After Abortion Pill Ruling, What’s Next For Abortion Access in the US?
Summary from AllSides News Team
Last week, a federal judge ruled that mifepristone, a key abortion drug, was improperly approved by the FDA in 2000. The ruling and subsequent appeal resulted in speculation on the future of both the drug and abortion access in the United States.
From The Left: A writer in HuffPost (Left Bias) argued that the ruling was part of a larger effort to enact a nationwide ban on abortion. The writer determines the judge is laying the groundwork for a “prenatal personhood” argument, stating that “they will not accept anything less than a full nationwide ban.” The New York Times Opinion published a piece from a former deputy commissioner of the Food and Drug Administration arguing the judge’s decision was “shocking and irresponsible,” stating, “If judges can interfere with legitimate and well-supported F.D.A. action, there is no reason to believe that the consequences will be limited to abortion medications.”
From The Right: A writer in the Washington Examiner (Lean Right Bias) sided with pro-life advocates’ efforts, but determined that the abortion is costing Republican candidates at the ballot box. The writer concludes that instead of working for change on the legislative level, “the pro-life movement should be out with voters changing hearts and minds.” The National Review Editorial Board argued that the abortion pill received “favored regulatory treatment” from the beginning and stated that “drugs approved by the FDA are not intended to take a human life. No court can or should be blind to that reality.”
Featured Coverage of this Story
From the RightThe Poison Pill Goes to Court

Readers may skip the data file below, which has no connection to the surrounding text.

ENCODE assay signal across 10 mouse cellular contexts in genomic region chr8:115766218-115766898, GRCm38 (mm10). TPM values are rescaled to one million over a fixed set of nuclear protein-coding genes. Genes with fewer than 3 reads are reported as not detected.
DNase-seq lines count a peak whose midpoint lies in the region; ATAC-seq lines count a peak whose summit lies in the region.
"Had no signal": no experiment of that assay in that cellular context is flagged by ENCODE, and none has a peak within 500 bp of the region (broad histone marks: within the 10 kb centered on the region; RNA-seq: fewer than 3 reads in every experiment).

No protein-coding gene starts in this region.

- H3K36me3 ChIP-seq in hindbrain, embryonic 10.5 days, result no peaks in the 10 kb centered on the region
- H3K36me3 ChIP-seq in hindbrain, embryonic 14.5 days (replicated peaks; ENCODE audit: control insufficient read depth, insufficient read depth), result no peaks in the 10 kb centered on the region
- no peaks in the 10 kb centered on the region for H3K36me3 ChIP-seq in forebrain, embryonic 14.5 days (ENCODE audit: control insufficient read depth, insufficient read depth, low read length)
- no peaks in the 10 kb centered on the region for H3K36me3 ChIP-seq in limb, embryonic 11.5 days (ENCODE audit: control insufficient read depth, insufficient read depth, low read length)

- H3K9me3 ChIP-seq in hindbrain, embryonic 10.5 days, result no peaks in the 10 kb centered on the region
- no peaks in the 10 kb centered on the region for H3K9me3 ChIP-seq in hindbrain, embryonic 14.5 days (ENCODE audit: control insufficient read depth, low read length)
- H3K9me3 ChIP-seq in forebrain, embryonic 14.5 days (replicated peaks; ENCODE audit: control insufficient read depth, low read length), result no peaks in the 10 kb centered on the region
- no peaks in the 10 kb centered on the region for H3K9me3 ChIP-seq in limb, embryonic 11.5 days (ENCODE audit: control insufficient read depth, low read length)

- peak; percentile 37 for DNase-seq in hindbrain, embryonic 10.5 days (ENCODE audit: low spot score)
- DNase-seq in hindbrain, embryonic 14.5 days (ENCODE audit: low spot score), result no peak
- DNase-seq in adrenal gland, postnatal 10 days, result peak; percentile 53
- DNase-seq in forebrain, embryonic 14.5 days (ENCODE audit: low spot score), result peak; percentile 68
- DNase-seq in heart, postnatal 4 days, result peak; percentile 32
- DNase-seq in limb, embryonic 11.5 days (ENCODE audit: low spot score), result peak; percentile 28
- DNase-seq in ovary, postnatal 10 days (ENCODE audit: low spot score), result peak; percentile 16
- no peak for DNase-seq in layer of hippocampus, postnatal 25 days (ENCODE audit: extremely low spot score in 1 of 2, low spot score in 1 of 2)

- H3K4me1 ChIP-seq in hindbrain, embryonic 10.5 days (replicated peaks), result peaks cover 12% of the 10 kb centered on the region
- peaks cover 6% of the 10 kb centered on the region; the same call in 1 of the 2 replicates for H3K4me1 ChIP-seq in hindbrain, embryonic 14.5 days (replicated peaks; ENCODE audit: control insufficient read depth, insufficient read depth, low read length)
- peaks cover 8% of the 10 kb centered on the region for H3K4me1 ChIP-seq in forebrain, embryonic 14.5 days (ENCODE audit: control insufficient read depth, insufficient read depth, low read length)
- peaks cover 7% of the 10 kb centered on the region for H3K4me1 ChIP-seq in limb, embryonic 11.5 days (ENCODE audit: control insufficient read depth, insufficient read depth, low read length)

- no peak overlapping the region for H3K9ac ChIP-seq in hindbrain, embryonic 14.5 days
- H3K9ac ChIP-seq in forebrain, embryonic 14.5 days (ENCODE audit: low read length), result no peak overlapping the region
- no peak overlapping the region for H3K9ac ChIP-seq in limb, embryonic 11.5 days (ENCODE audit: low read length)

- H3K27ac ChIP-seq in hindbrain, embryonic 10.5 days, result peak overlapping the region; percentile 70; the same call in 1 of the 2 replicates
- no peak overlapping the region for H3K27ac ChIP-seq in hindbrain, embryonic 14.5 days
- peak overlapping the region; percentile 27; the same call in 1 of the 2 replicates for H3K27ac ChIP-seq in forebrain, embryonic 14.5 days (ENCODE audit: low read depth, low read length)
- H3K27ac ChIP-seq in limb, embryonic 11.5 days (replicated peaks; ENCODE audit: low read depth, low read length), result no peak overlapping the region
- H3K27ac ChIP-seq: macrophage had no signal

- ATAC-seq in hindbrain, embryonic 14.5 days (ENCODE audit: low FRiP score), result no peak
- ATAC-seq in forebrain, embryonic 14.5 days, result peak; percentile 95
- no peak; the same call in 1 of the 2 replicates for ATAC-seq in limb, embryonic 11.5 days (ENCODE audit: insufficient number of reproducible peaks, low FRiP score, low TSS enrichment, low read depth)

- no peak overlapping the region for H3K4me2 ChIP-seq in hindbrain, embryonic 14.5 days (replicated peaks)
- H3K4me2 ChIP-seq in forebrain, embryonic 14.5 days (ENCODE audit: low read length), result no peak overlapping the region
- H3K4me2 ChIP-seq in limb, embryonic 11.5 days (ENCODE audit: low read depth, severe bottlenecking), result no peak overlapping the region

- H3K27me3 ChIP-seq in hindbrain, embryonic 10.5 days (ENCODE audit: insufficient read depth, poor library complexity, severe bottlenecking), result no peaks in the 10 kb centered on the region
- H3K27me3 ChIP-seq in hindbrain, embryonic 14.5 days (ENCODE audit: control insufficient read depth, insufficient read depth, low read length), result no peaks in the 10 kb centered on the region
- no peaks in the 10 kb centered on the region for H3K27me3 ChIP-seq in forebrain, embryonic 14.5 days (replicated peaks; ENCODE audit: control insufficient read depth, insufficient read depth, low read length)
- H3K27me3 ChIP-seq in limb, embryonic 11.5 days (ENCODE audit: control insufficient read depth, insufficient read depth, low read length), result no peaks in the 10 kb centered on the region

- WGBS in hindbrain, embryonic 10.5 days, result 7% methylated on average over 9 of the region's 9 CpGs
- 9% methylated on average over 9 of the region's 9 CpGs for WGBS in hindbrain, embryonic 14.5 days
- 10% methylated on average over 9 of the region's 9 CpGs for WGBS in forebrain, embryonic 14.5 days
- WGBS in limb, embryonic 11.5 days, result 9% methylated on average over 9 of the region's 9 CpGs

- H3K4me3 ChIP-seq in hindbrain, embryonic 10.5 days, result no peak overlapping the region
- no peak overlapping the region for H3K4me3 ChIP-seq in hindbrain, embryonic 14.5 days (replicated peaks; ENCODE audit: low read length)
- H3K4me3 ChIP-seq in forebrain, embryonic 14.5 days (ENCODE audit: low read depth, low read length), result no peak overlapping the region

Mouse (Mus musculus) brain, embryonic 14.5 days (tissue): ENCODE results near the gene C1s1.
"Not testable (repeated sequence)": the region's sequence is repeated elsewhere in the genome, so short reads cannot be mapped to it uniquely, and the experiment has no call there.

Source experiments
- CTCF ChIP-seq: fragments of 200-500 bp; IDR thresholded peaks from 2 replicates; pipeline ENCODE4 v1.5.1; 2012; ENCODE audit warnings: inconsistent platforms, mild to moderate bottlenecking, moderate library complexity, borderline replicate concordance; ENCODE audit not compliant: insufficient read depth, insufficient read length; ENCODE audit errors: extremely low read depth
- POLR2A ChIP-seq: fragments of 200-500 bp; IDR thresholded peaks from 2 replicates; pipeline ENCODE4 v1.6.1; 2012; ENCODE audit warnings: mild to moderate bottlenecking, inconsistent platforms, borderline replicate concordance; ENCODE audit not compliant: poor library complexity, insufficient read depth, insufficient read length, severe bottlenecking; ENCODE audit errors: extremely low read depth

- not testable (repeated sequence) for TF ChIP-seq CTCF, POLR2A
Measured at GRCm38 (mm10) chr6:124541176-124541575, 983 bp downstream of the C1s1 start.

In 2000, in the last months of the Clinton administration, the Food and Drug Administration approved the mifepristone-based abortion pill commonly known as RU-486 or Mifeprex. From the beginning, the pill was given favored regulatory treatment, with accelerated approval under Subpart H, a program designed for emergency AIDS drugs. Utilizing this fast-track approval process required the FDA to characterize pregnancy, preposterously, as a “serious or life-threatening illness.”
A legal challenge was filed with the FDA in 2002, as is generally required before filing suit, and the agency sat on it...
From the CenterMifepristone Ruling: Here Are The Unintended Health Consequences Of Attacks On Abortion Pills
The legality of abortion drug mifepristone is now in doubt after a conservative judge ruled Friday to block its federal approvals—which could have impacts beyond abortion, as mifepristone and other medications that can terminate a pregnancy can also be used for a range of other medical conditions, and those treatments may be affected by the court’s ruling and ongoing attacks on the drugs.
Medication abortion is traditionally a regimen involving two drugs: mifepristone, which terminates a pregnancy by blocking the hormone progesterone, and misoprostol, which induces contractions to expel the...
From the LeftI Worked at the F.D.A. The Abortion Pill Decision Is Dangerous.
A federal judge in Texas has taken a shocking and irresponsible action: invalidating the Food and Drug Administration’s approval of mifepristone, a medication used safely by hundreds of thousands of women each year to help terminate pregnancies as part of a two-pill regimen. For what appears to be the first time, a court has invalidated an agency drug approval — an approval that was based on extensive review of scientific evidence, earned the unanimous support of outside experts and retains, after two decades, the full backing of major professional medical...